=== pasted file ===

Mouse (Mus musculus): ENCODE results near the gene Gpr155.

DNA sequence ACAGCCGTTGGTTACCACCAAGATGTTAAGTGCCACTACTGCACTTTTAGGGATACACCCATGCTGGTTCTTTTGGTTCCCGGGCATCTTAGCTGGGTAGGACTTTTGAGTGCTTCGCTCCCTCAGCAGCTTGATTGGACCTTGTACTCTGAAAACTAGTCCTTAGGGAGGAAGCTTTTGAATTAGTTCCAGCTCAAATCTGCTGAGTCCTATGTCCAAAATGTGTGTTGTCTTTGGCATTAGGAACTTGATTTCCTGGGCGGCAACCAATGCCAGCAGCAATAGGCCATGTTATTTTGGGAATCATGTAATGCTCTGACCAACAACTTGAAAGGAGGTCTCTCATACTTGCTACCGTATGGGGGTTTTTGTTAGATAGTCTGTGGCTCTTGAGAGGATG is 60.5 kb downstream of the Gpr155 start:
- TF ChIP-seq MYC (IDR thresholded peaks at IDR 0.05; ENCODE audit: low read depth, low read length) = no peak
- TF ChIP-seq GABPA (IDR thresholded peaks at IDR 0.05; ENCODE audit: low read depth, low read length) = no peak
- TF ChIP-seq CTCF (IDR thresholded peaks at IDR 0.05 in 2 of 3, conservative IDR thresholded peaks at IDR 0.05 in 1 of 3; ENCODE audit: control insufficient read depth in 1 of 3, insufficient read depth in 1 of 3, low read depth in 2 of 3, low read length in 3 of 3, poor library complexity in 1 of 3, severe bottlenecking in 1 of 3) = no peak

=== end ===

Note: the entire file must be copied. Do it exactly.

Mouse (Mus musculus): ENCODE results near the gene Gpr155.

DNA sequence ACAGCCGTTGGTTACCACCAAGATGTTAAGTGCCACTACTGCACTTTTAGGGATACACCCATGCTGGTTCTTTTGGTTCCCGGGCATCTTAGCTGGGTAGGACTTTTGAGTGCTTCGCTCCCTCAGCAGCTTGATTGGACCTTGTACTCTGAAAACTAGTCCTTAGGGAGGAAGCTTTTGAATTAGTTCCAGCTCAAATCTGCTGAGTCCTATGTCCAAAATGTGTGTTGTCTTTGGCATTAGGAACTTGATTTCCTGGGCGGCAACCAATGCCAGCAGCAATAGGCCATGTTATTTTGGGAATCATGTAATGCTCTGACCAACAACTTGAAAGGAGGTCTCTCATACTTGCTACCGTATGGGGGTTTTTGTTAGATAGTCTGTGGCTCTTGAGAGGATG is 60.5 kb downstream of the Gpr155 start:
- TF ChIP-seq MYC (IDR thresholded peaks at IDR 0.05; ENCODE audit: low read depth, low read length) = no peak
- TF ChIP-seq GABPA (IDR thresholded peaks at IDR 0.05; ENCODE audit: low read depth, low read length) = no peak
- TF ChIP-seq CTCF (IDR thresholded peaks at IDR 0.05 in 2 of 3, conservative IDR thresholded peaks at IDR 0.05 in 1 of 3; ENCODE audit: control insufficient read depth in 1 of 3, insufficient read depth in 1 of 3, low read depth in 2 of 3, low read length in 3 of 3, poor library complexity in 1 of 3, severe bottlenecking in 1 of 3) = no peak